And yes, Perez Hilton really was there. I didn’t see him, but Emma Turcotte did and snapped this picture.
A few people have asked me, “So did Circus win at this festival?” Which is a fair question and certainly one that I asked myself. Even though there aren’t first, second, and third prizes or Palm d’Or’s or anything like that, trust me: things really could not have gone better at NAMT than the way they did.In a month or so, I should be able to tell you what exactly is going to happen next with the musical.
I can’t wait to find out!
I want to thank everyone for making me feel a part of this journey.
On Thursday, July 19 at 7 PM, I’ll be at the new Indy Reads Books reading a story called “The Girl with Big Hair.” Here’s why you should come.
Because I had some rockin’ hair in 1987. Admit it.
Because you’ve probably never read this story. It was published in The Gettysburg Review in 1999. The story concerns Jenny and Ethan Perdido, characters in The Circus in Winter, but because it’s not set in Lima, Indiana, the editor and I decided it didn’t quite fit into the book manuscript.
Because it’s about my internship at Andy Warhol’s Interview magazine. In 1990, I went to New York with a bunch of other Midwestern college kids. We lived in a Chelsea brownstone and did internships by day and roamed the city by night—and got college credit! It was glorious.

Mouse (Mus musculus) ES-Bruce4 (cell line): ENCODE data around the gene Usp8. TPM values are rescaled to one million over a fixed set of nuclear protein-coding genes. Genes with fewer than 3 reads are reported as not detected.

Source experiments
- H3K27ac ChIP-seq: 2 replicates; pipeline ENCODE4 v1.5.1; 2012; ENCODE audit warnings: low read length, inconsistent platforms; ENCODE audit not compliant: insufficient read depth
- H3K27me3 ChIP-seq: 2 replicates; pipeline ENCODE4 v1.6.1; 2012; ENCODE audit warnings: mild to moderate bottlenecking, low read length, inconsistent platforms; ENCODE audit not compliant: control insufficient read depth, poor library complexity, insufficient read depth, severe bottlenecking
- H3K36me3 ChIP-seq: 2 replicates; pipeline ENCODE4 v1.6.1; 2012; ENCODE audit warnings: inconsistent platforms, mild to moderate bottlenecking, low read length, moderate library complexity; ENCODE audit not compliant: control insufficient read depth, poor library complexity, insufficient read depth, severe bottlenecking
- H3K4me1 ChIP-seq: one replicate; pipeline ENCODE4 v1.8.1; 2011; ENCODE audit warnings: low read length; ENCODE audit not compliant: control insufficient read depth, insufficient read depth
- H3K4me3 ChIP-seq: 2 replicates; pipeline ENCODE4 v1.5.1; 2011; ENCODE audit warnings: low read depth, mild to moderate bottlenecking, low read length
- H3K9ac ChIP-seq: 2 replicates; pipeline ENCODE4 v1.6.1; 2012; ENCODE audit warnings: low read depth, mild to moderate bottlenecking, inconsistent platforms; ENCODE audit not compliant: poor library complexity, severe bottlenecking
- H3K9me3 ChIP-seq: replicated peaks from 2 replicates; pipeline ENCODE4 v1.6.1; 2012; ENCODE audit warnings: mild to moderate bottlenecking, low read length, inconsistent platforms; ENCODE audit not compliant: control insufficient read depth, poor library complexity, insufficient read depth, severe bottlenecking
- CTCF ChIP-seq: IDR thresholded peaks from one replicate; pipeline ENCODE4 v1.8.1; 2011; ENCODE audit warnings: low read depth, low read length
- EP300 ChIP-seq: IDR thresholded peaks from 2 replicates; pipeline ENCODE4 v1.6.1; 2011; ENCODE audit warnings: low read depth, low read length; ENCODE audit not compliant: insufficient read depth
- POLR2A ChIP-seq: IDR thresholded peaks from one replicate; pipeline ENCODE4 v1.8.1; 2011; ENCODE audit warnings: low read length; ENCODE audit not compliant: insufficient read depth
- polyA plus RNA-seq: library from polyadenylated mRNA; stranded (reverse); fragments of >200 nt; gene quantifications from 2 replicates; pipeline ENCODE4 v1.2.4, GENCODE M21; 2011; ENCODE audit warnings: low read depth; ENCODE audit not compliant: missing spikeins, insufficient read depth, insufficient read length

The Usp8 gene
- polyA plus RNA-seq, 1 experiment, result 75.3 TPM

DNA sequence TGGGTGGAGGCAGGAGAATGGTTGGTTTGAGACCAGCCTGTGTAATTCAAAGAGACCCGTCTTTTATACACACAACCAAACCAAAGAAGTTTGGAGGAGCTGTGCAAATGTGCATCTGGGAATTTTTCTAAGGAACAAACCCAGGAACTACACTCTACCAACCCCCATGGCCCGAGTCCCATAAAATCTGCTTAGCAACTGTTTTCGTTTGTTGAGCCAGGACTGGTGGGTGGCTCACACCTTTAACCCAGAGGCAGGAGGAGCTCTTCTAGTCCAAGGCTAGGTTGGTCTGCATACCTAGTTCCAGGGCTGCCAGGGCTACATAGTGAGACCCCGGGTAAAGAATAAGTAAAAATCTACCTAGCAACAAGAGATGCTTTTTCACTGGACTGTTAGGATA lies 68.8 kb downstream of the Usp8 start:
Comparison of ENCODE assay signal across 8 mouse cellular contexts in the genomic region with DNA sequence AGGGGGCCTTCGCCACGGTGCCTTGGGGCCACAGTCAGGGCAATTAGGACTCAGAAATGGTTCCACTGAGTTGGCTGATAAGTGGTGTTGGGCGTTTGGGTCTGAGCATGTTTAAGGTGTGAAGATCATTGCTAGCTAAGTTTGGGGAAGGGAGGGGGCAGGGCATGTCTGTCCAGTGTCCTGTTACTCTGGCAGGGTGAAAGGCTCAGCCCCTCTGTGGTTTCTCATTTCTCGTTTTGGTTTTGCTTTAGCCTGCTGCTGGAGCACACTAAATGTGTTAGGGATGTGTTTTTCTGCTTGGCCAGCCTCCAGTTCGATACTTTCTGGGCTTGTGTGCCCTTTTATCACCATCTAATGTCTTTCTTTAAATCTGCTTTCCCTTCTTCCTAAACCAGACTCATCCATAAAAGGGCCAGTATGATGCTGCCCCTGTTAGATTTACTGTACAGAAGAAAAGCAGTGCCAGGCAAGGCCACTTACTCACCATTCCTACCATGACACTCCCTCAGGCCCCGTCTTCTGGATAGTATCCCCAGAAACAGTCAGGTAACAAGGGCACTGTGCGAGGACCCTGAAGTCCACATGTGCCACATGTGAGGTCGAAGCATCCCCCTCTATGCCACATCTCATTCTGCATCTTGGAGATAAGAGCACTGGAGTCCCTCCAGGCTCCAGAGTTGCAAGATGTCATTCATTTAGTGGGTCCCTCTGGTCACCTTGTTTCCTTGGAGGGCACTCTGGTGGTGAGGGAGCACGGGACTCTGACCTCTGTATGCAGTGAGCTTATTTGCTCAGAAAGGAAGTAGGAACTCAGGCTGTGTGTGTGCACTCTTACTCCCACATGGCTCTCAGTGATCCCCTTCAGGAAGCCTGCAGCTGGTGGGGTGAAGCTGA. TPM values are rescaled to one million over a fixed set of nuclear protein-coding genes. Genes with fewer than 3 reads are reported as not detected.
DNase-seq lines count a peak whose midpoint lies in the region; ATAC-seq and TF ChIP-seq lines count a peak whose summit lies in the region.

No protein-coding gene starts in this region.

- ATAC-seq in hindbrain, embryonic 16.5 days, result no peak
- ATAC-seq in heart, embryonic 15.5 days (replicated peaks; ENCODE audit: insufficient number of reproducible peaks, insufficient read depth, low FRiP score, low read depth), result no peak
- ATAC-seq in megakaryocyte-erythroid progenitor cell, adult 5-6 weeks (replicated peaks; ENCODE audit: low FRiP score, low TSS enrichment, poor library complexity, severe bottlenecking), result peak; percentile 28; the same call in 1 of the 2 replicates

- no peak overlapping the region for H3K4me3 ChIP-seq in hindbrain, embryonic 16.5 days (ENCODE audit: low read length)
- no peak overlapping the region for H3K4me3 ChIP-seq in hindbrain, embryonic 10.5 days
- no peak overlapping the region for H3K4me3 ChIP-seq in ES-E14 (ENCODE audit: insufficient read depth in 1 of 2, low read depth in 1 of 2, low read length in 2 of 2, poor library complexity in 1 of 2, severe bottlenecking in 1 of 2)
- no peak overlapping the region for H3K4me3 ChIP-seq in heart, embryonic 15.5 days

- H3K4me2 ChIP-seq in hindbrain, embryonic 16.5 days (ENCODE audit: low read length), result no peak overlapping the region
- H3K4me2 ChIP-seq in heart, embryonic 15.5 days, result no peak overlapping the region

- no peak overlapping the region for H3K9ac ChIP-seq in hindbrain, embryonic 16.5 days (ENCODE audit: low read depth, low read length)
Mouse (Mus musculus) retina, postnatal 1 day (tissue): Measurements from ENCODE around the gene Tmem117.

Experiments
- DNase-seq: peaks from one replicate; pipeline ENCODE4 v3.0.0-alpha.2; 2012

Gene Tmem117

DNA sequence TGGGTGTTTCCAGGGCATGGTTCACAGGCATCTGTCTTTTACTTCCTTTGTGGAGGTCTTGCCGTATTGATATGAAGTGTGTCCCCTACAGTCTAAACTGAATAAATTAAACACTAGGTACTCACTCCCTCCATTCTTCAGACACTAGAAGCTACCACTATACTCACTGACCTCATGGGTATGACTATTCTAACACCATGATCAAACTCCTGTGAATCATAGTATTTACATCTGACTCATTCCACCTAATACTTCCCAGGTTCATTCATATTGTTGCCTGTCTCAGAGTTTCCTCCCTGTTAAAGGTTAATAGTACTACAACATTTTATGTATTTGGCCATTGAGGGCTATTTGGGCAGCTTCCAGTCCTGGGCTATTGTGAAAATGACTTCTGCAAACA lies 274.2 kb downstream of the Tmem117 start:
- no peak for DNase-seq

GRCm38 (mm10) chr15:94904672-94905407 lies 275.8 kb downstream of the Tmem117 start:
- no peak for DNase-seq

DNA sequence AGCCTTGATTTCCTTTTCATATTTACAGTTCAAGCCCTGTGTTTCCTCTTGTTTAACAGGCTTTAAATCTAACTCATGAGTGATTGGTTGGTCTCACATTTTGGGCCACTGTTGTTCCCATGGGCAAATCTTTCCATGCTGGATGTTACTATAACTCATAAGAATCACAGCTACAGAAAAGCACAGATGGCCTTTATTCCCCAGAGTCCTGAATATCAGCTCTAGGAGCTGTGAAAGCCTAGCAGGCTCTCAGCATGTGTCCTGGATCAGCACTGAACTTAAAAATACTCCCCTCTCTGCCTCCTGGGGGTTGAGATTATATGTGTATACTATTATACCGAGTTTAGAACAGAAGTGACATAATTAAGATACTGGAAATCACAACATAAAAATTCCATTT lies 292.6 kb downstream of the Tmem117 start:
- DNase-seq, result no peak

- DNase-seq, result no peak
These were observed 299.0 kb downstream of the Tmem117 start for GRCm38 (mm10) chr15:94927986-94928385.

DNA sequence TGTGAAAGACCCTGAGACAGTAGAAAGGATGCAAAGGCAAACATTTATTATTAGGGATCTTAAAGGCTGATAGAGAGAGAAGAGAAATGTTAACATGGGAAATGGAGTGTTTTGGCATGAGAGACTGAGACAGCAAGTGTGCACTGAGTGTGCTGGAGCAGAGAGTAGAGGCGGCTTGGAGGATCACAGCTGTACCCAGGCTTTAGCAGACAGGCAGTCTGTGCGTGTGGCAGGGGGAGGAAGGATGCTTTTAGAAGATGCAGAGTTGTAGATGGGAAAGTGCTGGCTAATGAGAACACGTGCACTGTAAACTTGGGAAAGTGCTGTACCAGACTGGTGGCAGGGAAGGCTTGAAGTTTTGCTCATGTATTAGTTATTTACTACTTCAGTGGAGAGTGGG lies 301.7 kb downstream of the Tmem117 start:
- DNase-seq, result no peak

Because one of the other kids in this program was this guy from Wabash College named Eric Kroczek, who I clicked with immediately but pretty much blew off.
Because when I sat down in 1995 to write a story about my Interview experience, I remembered blowing Eric off and put him in the story. I changed his name to “Nate.”
Because when Comeback Season was published in 2008, I was interviewed on WFYI’s Art of the Matter, and Eric Kroczek/”Nate” was living in Indianapolis, driving to the grocery store, and he heard me on Art of the Matter. When he got home, he emailed me and we clicked again and a year and a half later, we got married—17 years after we met in New York City.
[This is where it all comes together.] Because that interview that Eric was listening to was conducted by Travis DiNicola, Executive Director of Indy Reads, who made Indy Reads Books a reality.
Because if it wasn’t for Travis, I might not be happily married.
Because, to thank Travis, I’m bringing wonderful things to give away to people who come to the reading with books to donate., including a vintage issue of Interview magazine that is featured prominently in the story I will be reading.
Because the best reason to come to the reading is that you’ll be supporting a new bookstore in downtown Indy as well as a nonprofit that brings literacy to adults in Indianapolis. That’s something you can feel pretty great about.
And if all of that is not enough to convince you to come to this reading, I offer this: my parents will be there, and they are really, really cute.
Thursday, July 19 at 7:00 PM at 911 Mass Ave., Indianapolis.
Bring books to donate! There will be a drawing! Win things!